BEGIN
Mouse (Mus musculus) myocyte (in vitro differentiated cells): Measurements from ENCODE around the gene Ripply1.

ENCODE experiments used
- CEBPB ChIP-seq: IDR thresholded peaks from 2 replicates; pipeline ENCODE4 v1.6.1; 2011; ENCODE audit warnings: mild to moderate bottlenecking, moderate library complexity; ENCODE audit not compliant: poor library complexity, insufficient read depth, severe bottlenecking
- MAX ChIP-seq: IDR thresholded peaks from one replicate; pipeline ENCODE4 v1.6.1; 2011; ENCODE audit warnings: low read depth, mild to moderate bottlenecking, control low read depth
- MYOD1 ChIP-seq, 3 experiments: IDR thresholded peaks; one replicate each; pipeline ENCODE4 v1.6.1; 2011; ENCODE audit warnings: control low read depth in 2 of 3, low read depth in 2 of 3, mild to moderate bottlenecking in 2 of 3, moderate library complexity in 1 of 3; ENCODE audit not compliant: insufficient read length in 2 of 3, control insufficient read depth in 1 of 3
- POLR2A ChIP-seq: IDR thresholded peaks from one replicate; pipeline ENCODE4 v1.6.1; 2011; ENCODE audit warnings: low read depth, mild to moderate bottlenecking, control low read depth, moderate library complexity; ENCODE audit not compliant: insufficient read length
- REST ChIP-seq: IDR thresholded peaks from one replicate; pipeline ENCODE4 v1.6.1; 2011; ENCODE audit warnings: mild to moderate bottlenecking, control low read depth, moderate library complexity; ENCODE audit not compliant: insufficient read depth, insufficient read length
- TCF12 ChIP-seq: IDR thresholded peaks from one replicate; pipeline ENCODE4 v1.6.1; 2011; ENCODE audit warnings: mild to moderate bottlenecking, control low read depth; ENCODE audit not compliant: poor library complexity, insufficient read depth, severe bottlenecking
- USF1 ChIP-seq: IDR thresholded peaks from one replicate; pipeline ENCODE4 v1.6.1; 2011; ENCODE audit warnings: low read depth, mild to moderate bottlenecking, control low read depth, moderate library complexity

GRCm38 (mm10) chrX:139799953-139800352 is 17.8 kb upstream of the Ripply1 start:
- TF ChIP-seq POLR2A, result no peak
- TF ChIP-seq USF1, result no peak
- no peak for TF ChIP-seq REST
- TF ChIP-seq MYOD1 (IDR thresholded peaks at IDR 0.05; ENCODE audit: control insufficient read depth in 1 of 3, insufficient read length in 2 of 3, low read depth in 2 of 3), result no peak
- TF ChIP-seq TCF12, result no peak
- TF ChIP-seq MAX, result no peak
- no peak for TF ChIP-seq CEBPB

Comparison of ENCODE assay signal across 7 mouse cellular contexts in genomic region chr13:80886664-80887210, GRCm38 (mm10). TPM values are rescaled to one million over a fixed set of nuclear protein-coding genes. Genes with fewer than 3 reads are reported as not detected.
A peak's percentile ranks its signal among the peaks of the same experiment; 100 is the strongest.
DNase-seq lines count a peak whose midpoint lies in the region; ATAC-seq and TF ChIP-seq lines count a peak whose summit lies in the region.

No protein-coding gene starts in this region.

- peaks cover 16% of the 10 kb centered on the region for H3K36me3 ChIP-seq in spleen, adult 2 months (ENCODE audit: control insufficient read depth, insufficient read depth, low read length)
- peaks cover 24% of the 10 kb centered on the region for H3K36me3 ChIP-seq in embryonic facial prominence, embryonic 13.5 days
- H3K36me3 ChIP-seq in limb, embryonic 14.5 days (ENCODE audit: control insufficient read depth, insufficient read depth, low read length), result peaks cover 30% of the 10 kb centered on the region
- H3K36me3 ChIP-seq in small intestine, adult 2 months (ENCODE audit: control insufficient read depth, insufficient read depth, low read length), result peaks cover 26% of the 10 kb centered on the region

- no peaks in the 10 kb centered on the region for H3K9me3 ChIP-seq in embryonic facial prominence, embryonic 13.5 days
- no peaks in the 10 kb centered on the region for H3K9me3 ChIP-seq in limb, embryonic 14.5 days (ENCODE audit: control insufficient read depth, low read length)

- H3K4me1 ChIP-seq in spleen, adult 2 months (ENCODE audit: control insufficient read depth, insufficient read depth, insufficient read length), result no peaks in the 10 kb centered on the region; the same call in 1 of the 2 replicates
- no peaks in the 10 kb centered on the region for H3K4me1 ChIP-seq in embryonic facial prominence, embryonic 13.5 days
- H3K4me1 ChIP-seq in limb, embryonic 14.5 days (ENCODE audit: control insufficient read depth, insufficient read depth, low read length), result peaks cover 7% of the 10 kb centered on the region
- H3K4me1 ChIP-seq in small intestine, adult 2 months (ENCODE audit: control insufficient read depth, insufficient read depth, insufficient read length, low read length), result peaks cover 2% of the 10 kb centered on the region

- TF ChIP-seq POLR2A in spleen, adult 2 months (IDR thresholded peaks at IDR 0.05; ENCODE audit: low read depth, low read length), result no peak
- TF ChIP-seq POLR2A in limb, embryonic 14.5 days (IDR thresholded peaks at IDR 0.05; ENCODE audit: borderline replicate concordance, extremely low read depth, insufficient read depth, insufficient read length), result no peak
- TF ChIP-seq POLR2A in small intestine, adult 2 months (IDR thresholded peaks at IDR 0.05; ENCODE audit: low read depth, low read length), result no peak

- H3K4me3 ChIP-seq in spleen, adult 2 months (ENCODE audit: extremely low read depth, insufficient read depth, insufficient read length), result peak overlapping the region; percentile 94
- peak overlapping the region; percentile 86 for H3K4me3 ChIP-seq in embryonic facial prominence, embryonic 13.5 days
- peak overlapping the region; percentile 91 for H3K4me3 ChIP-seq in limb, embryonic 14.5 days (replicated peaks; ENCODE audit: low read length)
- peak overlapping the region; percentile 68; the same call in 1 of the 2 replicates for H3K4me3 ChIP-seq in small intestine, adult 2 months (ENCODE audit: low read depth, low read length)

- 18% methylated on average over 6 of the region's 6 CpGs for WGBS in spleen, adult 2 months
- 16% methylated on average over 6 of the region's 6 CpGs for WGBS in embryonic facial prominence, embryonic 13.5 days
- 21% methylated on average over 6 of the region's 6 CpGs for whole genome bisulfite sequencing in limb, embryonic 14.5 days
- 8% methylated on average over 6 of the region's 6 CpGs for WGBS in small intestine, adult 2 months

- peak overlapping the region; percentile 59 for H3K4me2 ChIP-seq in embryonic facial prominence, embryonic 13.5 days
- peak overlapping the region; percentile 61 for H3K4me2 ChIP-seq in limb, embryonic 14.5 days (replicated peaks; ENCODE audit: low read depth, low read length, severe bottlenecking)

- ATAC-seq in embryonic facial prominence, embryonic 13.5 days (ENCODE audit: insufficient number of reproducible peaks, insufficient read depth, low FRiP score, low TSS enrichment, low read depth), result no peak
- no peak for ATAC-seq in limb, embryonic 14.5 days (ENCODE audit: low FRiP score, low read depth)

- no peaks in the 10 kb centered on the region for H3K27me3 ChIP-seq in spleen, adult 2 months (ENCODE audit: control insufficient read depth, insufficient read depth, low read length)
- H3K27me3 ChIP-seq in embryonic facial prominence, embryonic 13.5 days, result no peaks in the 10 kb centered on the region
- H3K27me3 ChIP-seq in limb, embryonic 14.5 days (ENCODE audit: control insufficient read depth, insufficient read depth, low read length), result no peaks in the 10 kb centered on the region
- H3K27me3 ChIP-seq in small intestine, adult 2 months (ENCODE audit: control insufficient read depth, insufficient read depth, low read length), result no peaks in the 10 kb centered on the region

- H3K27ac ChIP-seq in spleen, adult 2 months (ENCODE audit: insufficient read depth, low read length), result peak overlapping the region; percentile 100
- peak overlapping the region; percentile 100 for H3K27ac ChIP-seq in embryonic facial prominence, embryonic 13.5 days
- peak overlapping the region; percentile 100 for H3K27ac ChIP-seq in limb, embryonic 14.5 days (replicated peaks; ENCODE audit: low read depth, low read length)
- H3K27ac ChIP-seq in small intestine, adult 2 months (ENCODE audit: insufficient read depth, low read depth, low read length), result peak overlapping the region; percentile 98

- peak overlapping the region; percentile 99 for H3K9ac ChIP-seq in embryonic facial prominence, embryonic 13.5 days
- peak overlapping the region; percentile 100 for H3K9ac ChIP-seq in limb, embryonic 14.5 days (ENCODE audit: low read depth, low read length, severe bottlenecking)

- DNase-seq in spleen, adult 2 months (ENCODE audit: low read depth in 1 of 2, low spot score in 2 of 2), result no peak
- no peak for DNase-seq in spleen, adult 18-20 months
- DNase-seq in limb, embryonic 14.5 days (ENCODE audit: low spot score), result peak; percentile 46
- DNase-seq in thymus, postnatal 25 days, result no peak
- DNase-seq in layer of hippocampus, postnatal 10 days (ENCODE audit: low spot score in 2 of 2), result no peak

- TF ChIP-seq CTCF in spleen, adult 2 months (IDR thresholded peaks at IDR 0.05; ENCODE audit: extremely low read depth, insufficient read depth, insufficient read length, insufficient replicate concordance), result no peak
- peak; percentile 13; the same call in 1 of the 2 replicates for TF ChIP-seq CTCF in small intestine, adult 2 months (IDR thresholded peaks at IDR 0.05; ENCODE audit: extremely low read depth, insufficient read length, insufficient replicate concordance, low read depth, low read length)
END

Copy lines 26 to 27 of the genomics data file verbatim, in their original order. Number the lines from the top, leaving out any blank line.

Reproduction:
- no peaks in the 10 kb centered on the region for H3K9me3 ChIP-seq in embryonic facial prominence, embryonic 13.5 days
- no peaks in the 10 kb centered on the region for H3K9me3 ChIP-seq in limb, embryonic 14.5 days (ENCODE audit: control insufficient read depth, low read length)